3D Printing: The Answer to Cranium Fracture?

New Emergency Technology Possible

In the event of cranium fractures, such as traumatic injuries sustained from vehicular accidents or from acts of violence, treatment and healing are going to be huge challenges. There may be instances of large missing bone volume and that to customize a fit requires a long time. Further to that, there might be improper healing which in turn may lead to revision surgeries.

While typically, metal or plastic implants are used as replacements, customization time should be reduced and the implantable bone scaffolds must have improved accuracies. Also, the scaffolding used must have the properties of enhancing tissue regeneration and growth. All these factors must come together for proper healing.

From the International & American Associations for Dental Research comes a study where 3D printed replacement scaffolds are seen to overcome the aforementioned challenges. The goal is to heal the defect or fracture site rapidly. In their laboratory, several nanobiosilica-based 3D scaffolds with adequate 3D printing properties were tested. A human periosteum cell culture model and a rat cranial defect animal model were used to illustrate the efficacy of the scaffold. The biopolymer scaffold and the printing ink were prepared, a cross-linking agent was used. The scaffold was 3D-printed directly into the bone defects, using concentrations for optimal bone density and chemical structure.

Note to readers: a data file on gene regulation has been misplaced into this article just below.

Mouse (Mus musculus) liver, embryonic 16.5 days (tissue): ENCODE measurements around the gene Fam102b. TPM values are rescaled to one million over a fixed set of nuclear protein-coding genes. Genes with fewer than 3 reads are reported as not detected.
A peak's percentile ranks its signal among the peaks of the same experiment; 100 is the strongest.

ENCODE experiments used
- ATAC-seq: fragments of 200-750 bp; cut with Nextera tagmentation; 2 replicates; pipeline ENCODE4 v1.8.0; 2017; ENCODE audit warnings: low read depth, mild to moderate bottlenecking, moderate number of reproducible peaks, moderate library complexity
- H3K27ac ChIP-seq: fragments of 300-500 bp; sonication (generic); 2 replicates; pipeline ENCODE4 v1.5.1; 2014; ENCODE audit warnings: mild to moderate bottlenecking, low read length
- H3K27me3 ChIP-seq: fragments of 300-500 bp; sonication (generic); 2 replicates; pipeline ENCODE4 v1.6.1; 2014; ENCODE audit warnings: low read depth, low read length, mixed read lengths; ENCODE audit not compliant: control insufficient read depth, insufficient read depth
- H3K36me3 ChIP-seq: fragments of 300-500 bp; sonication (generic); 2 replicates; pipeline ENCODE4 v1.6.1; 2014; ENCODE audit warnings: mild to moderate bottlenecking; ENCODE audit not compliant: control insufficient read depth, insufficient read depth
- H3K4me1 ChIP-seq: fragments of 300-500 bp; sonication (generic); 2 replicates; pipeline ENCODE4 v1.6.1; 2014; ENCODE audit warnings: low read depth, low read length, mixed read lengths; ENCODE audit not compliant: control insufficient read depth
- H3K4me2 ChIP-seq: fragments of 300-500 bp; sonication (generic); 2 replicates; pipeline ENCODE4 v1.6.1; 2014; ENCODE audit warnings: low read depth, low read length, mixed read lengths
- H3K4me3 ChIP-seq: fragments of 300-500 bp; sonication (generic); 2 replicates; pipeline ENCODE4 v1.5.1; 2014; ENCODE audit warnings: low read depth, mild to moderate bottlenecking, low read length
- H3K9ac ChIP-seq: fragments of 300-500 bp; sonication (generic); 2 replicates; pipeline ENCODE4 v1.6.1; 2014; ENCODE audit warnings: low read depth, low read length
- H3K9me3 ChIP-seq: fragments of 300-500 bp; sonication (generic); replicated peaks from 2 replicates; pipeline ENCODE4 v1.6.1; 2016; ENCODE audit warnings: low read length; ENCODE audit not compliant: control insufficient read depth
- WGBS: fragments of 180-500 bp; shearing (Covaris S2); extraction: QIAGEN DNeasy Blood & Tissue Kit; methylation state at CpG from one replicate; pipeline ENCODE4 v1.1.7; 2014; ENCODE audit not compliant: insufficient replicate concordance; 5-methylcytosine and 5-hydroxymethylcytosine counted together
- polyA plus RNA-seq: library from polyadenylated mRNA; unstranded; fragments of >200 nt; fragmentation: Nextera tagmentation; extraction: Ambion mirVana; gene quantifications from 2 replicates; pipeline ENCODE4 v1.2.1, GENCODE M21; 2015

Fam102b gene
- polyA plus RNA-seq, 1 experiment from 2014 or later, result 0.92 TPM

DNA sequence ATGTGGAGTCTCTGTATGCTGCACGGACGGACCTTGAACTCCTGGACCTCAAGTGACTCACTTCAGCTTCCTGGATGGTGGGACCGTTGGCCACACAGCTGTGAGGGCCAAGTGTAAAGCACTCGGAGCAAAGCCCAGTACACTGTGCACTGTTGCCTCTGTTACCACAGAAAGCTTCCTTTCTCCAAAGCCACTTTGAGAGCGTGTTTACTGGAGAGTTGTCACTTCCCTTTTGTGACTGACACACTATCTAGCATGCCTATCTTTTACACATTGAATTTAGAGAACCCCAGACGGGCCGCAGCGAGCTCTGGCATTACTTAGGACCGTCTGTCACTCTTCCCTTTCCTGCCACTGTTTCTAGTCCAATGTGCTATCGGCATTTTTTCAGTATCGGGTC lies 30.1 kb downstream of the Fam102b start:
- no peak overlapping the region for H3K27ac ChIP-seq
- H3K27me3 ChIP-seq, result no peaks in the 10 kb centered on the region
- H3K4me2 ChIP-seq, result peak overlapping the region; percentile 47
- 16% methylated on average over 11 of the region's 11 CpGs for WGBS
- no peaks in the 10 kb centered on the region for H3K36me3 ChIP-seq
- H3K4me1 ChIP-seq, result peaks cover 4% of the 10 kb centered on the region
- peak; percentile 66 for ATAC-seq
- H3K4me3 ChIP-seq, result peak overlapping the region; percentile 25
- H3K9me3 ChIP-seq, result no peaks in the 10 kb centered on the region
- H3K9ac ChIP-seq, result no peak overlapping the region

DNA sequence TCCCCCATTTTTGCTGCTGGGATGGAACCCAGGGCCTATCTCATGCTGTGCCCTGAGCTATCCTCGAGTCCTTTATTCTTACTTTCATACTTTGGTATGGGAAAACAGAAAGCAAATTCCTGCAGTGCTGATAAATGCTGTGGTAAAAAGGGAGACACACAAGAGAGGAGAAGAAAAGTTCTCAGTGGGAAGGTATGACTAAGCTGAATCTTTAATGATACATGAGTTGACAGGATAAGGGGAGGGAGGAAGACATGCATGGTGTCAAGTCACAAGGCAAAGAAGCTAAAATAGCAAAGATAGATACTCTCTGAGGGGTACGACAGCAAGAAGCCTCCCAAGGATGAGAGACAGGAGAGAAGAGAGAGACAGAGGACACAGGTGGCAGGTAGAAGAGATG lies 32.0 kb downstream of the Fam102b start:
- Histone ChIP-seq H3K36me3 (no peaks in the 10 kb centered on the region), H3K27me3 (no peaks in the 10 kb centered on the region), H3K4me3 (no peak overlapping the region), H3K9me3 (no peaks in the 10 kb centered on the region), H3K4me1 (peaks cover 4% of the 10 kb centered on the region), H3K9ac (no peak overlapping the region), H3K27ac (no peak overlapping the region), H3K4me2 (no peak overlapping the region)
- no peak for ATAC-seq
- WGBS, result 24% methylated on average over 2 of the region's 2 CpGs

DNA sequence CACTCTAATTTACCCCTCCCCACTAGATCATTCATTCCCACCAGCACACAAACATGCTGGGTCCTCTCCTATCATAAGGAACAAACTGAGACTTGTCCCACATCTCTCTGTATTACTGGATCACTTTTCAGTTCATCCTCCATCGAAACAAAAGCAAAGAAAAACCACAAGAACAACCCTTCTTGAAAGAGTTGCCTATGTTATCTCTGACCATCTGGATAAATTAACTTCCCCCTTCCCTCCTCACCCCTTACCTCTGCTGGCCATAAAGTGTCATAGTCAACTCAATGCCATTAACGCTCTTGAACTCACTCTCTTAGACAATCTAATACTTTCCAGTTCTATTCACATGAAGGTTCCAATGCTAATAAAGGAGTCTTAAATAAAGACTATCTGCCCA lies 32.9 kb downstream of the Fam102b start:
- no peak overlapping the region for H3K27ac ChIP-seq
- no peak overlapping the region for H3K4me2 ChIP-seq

Four weeks later, scans showed nearly 55% of bone defect healing observed, which was the higher healing specimen because it had more biopolymer than the other which had lower concentrations. For controls that were empty, only 11% of the defect filled with bone after four weeks. Histologically observed, the scaffolds recruited cells into their structure to regenerate the intra-bony layers needed to initiate the healing process.

Concluding now, 3D in-situ printing of bone-regenerating scaffolds improve the delivery of biomedical devices for the proper and rapid healing of bone fractures. This method made possible the absorption of blood and growth factors into the scaffold, incorporating well into the printed structural support that stimulates healing. The method also potentially improves implantability and rapid bone healing capability. In the future, these methods can become outpatient procedures with reduced medical expenses owed to extended hospital stays.

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